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Still the needle marks the pole ; Parts are equal to the whole : 'Tis a truth as clear, that Love Quickens all, below, above. Man is born to live and die, Snakes to creep, and birds to fly; Fishes in the water swim, Doves are mild, and lions grim : Nature thus, below, above, Pushes all things on to Love. Does the cedar love the mountain ? Or the thirsty deer the fountain ? Does the shepherd love his crook? Or the willow court the brook? Thus by Nature all things move, Like a running stream, to Love. Is the valiant hero bold ? Does the miser dote on gold? Seek the birds in spring to pair? Breathes the rose-bud scented air? Should you this deny, you'll prove Nature is averse to Love. As the wencher loves a lass, As the toper loves his glass, As the friar loves his cowl, Or the miller loves the toll, So do all, below, above, Fly precipitate to Love. When young maidens courtship shun, When the moon outshines the sun,
When the tigers lambs beget,
THE POWER OF LOVE.
N. B. This is delivered down by tradition as a production of
Cowley; and was spoken at the Westminster-school election, on the following subject:
“ Nullis amor est medicabilis herbis.”
Sol Daphne sees, and seeing her admires,
WRITTEN IN IMITATION OF
THE STYLE AND MANNER
ODES OF PINDAR.
“ Pindarici fontis qui non expalluit haustus.”
HOR. I. EP. III. 3.
PREFACE. If a man should undertake to translate Pindar
ord for word, it would be thought that one madman had translated another; as may appear, when he that understands not the original, reads the verbal traduction of him into Latin prose, than which nothing seems more raving. And sure, rhyme, without the addition of wit, and the spirit of poetry (“quod nequeo monstrare & sentio tantum"), would but make it ten times more distracted than it is in prose. We must consider in Pindar the great difference of time betwixt his age and ours, which changes, as in pictures, at least the colours of poetry; the no less difference betwixt the religions and customs of our countries; and a thousand particularities of places, persons, and manners, which do but confusedly appear to our eyes at so great a distance. And lastly (which were enough alone for my purpose) we must consider that our ears are strangers to the music of his numbers, which sometimes (especially in songs and odes), almost without any thing else, makes an excellent poet; for though the grammarians and critics have laboured to reduce his verses into regular feet and measures (as they have also those of the Greek and Latin comedies), yet in effect they are little better than prose to our ears. And I would gladly know what applause our best pieces of English poesy could expect from a Frenchman or Italian, if converted faithfully, and word for word, into French or Italian prose.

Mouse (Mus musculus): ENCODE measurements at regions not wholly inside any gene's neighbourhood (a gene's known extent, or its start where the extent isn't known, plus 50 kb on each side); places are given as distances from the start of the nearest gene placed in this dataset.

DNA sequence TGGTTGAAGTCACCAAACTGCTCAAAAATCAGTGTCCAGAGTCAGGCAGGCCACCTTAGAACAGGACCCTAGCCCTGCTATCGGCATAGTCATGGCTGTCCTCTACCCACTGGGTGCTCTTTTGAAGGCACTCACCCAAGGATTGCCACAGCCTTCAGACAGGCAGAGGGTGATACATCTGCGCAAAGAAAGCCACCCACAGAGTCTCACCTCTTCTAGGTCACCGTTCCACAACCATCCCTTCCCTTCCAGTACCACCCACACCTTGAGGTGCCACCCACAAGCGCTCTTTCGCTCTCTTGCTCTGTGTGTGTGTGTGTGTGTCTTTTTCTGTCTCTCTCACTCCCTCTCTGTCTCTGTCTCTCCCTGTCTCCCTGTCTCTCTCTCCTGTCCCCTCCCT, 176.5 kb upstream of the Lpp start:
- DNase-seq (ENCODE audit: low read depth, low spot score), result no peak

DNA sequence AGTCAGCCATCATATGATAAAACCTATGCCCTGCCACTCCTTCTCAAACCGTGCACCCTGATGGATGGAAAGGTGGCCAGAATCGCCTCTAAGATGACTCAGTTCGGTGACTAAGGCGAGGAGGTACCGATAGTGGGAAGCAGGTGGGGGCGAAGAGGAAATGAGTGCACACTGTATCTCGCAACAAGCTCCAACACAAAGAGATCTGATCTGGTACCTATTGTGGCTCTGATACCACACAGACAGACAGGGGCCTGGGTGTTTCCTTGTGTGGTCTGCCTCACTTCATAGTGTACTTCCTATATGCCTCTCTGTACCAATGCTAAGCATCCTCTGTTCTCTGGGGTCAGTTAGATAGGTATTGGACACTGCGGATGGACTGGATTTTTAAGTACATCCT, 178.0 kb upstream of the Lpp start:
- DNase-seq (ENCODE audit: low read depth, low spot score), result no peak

And when we have considered all this, we must needs confess, that after all these losses sustained by Pindar, all we can add to him by our wit or invention (not deserting still his subject) is not like to make him a richer man than he was in his own country. This is in some measure to be applied to all translations; and the not observing of it, is the cause that all which ever I yet saw, are so much inferior to their originals. The like happens too in pictures, from the same root of exact imitation; which, being a vile and unworthy kind of servitude, is incapable of producing any thing good or noble. I have seen originals, both in painting and poesy, much more beautiful than their natural objects; but I never saw a copy better than the original: which indeed cannot be otherwise ; for, men resolving in no case to shoot beyond the mark, it is a thousand to one if they shoot not short of it. It does not at all trouble me that the grammarians perhaps will not suffer this libertine way of rendering foreign authors to be called Translation; for I am not so much enamoured of the name Translator, as not to wish rather to be something better, though it want yet a name. I speak not so much
all this, in defence of my manner of translating, or imitating (or what other title they please) the two ensuing Odes of Pindar; for that would not deserve half these words; as by this occasion to rectify the opinion of divers men upon this matter. The Psalms of David (which I believe to have been in their original, to the Hebrews of his time, though not to our Hebrews of Buxtorfius's making, the most exalted pieces of poesy) are a great example of what I have said; all the translators of which (even Mr. Sandys himself; for, in despite of popular error, I will be bold not to except him), for this very reason, that they have not sought to supply the lost excellencies of another language with new ones in their own, are so far from doing honour, or at least justice, to that divine poet, that methinks they revile him worse than Shimei. And Buchanan himself (though much the best of them all, and indeed a great person) comes in my opinion no less short of David, than his country does of Judea. Upon this ground I have, in these two Odes of Pindar, taken, left out, and added, what I please; nor make it so much my aim to let the reader know precisely what he spoke, as what was his way and manner of speaking; which has not been yet (that I know of) introduced into English, though it be the noblest and highest kind of writing in verse; and which might, perhaps, be put into the list of Pancirolus, among the lost inventions of antiquity. This essay is but to try how it will look in an English habit: for which experiment I have chosen one of his Olympic, and another of his Nemæan Odes; which are as followeth.